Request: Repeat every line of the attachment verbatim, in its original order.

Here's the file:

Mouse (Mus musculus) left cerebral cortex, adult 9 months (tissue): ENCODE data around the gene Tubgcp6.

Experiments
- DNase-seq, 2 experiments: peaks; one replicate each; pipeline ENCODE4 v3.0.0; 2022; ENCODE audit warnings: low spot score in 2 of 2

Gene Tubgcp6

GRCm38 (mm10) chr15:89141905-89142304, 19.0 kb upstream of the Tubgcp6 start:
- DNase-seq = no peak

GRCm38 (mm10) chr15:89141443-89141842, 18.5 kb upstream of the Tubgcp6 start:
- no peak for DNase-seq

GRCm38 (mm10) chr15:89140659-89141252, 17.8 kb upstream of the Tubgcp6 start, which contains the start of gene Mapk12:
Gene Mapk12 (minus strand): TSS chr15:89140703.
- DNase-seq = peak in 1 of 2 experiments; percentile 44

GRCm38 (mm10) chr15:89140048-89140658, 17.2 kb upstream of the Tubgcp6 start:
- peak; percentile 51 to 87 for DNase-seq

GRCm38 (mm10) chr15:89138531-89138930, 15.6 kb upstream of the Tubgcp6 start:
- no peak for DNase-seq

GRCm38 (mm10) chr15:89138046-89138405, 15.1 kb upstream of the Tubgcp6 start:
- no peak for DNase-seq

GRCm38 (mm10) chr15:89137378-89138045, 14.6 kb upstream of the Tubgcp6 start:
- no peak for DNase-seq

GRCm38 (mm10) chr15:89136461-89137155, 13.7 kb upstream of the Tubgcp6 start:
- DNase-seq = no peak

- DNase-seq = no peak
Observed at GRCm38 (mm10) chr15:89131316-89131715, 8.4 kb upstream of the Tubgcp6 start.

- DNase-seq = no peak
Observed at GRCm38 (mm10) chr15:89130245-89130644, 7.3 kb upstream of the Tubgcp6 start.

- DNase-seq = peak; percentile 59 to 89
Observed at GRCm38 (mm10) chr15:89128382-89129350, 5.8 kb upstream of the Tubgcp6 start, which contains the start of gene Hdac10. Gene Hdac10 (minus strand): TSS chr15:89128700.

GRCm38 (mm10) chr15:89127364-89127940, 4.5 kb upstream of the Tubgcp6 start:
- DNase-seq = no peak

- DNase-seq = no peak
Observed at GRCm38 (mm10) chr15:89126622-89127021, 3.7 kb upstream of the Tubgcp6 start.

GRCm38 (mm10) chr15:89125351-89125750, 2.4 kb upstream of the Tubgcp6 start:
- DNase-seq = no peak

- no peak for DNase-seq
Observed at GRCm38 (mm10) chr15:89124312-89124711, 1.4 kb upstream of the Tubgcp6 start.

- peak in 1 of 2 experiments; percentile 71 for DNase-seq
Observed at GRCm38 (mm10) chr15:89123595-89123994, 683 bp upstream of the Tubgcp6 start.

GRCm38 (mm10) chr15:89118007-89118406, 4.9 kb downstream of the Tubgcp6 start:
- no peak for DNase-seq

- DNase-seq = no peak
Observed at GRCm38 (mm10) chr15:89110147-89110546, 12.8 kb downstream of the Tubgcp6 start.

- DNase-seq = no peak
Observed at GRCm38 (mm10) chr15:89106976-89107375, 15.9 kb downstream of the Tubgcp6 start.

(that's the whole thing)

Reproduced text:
Mouse (Mus musculus) left cerebral cortex, adult 9 months (tissue): ENCODE data around the gene Tubgcp6.

Experiments
- DNase-seq, 2 experiments: peaks; one replicate each; pipeline ENCODE4 v3.0.0; 2022; ENCODE audit warnings: low spot score in 2 of 2

Gene Tubgcp6

GRCm38 (mm10) chr15:89141905-89142304, 19.0 kb upstream of the Tubgcp6 start:
- DNase-seq = no peak

GRCm38 (mm10) chr15:89141443-89141842, 18.5 kb upstream of the Tubgcp6 start:
- no peak for DNase-seq

GRCm38 (mm10) chr15:89140659-89141252, 17.8 kb upstream of the Tubgcp6 start, which contains the start of gene Mapk12:
Gene Mapk12 (minus strand): TSS chr15:89140703.
- DNase-seq = peak in 1 of 2 experiments; percentile 44

GRCm38 (mm10) chr15:89140048-89140658, 17.2 kb upstream of the Tubgcp6 start:
- peak; percentile 51 to 87 for DNase-seq

GRCm38 (mm10) chr15:89138531-89138930, 15.6 kb upstream of the Tubgcp6 start:
- no peak for DNase-seq

GRCm38 (mm10) chr15:89138046-89138405, 15.1 kb upstream of the Tubgcp6 start:
- no peak for DNase-seq

GRCm38 (mm10) chr15:89137378-89138045, 14.6 kb upstream of the Tubgcp6 start:
- no peak for DNase-seq

GRCm38 (mm10) chr15:89136461-89137155, 13.7 kb upstream of the Tubgcp6 start:
- DNase-seq = no peak

- DNase-seq = no peak
Observed at GRCm38 (mm10) chr15:89131316-89131715, 8.4 kb upstream of the Tubgcp6 start.

- DNase-seq = no peak
Observed at GRCm38 (mm10) chr15:89130245-89130644, 7.3 kb upstream of the Tubgcp6 start.

- DNase-seq = peak; percentile 59 to 89
Observed at GRCm38 (mm10) chr15:89128382-89129350, 5.8 kb upstream of the Tubgcp6 start, which contains the start of gene Hdac10. Gene Hdac10 (minus strand): TSS chr15:89128700.

GRCm38 (mm10) chr15:89127364-89127940, 4.5 kb upstream of the Tubgcp6 start:
- DNase-seq = no peak

- DNase-seq = no peak
Observed at GRCm38 (mm10) chr15:89126622-89127021, 3.7 kb upstream of the Tubgcp6 start.

GRCm38 (mm10) chr15:89125351-89125750, 2.4 kb upstream of the Tubgcp6 start:
- DNase-seq = no peak

- no peak for DNase-seq
Observed at GRCm38 (mm10) chr15:89124312-89124711, 1.4 kb upstream of the Tubgcp6 start.

- peak in 1 of 2 experiments; percentile 71 for DNase-seq
Observed at GRCm38 (mm10) chr15:89123595-89123994, 683 bp upstream of the Tubgcp6 start.

GRCm38 (mm10) chr15:89118007-89118406, 4.9 kb downstream of the Tubgcp6 start:
- no peak for DNase-seq

- DNase-seq = no peak
Observed at GRCm38 (mm10) chr15:89110147-89110546, 12.8 kb downstream of the Tubgcp6 start.

- DNase-seq = no peak
Observed at GRCm38 (mm10) chr15:89106976-89107375, 15.9 kb downstream of the Tubgcp6 start.